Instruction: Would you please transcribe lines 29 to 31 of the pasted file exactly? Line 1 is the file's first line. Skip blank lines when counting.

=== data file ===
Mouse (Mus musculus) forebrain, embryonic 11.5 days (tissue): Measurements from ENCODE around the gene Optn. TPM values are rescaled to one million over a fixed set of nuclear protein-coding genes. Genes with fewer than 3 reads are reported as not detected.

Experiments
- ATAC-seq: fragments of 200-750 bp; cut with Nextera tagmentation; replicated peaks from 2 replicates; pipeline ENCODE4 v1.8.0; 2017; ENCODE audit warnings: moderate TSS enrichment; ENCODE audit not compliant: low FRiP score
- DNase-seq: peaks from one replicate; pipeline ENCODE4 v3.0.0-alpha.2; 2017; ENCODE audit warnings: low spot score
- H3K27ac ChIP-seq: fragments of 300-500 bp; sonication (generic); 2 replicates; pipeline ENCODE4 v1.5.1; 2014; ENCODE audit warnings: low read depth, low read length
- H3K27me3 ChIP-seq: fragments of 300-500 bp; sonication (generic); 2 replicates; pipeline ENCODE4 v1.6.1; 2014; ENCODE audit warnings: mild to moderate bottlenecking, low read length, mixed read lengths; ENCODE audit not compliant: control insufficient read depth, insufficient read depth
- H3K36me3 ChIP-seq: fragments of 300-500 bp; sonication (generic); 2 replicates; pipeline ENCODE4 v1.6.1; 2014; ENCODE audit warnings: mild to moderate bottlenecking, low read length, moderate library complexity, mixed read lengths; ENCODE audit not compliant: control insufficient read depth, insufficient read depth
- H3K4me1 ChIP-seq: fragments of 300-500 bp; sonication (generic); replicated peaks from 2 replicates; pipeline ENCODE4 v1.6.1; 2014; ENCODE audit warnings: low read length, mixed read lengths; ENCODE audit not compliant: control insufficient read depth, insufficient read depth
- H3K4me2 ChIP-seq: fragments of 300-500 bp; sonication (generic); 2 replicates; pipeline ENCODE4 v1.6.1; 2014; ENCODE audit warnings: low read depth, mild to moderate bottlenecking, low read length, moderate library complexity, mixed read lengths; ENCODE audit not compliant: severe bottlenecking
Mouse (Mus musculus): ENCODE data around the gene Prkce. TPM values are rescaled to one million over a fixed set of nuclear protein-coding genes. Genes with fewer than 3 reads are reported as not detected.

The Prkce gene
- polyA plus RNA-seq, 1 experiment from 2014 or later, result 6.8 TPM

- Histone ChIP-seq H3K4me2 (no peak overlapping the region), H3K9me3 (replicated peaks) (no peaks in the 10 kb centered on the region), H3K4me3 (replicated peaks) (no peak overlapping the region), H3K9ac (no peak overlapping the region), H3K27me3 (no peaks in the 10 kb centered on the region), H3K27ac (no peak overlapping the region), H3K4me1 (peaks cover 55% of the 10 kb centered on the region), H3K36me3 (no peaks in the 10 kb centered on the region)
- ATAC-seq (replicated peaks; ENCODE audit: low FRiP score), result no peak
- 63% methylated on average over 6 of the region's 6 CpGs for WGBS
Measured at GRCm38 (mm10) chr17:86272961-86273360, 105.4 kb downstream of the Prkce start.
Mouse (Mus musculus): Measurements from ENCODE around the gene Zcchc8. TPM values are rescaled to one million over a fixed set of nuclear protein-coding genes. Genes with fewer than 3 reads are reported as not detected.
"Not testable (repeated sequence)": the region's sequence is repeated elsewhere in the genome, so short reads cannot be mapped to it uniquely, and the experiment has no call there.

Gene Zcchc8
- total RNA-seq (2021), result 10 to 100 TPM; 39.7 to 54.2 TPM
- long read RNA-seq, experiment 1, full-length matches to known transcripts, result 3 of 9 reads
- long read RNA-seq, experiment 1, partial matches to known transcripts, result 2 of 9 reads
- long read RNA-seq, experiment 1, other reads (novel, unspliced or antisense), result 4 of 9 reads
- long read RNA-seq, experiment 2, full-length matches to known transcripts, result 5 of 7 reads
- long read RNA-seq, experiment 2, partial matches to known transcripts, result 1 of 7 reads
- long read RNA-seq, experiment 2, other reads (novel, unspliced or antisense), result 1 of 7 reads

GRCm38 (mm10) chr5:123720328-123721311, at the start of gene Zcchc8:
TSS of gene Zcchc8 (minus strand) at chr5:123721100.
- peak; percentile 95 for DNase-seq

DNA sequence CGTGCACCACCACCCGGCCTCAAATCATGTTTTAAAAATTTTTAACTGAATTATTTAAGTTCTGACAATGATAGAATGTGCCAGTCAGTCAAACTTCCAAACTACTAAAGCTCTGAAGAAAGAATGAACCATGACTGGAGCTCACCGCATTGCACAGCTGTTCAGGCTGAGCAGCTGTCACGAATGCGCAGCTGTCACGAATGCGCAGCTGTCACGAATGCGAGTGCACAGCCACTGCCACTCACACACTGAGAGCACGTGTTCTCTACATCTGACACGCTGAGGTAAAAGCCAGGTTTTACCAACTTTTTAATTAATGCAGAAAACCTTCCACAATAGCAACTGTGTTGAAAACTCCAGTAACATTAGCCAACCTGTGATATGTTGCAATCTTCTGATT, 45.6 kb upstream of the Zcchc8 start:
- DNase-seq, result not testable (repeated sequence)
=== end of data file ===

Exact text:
- peak; percentile 95 for DNase-seq

DNA sequence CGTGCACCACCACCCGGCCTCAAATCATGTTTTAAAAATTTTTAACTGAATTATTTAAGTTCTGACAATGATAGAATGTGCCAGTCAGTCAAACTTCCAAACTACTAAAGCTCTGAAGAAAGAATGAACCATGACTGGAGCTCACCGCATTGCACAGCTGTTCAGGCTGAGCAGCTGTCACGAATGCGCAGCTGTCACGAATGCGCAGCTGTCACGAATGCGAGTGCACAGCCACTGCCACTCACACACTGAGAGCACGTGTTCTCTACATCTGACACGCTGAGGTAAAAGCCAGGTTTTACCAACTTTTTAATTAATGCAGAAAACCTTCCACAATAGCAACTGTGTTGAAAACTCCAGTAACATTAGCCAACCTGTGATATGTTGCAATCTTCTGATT, 45.6 kb upstream of the Zcchc8 start:
- DNase-seq, result not testable (repeated sequence)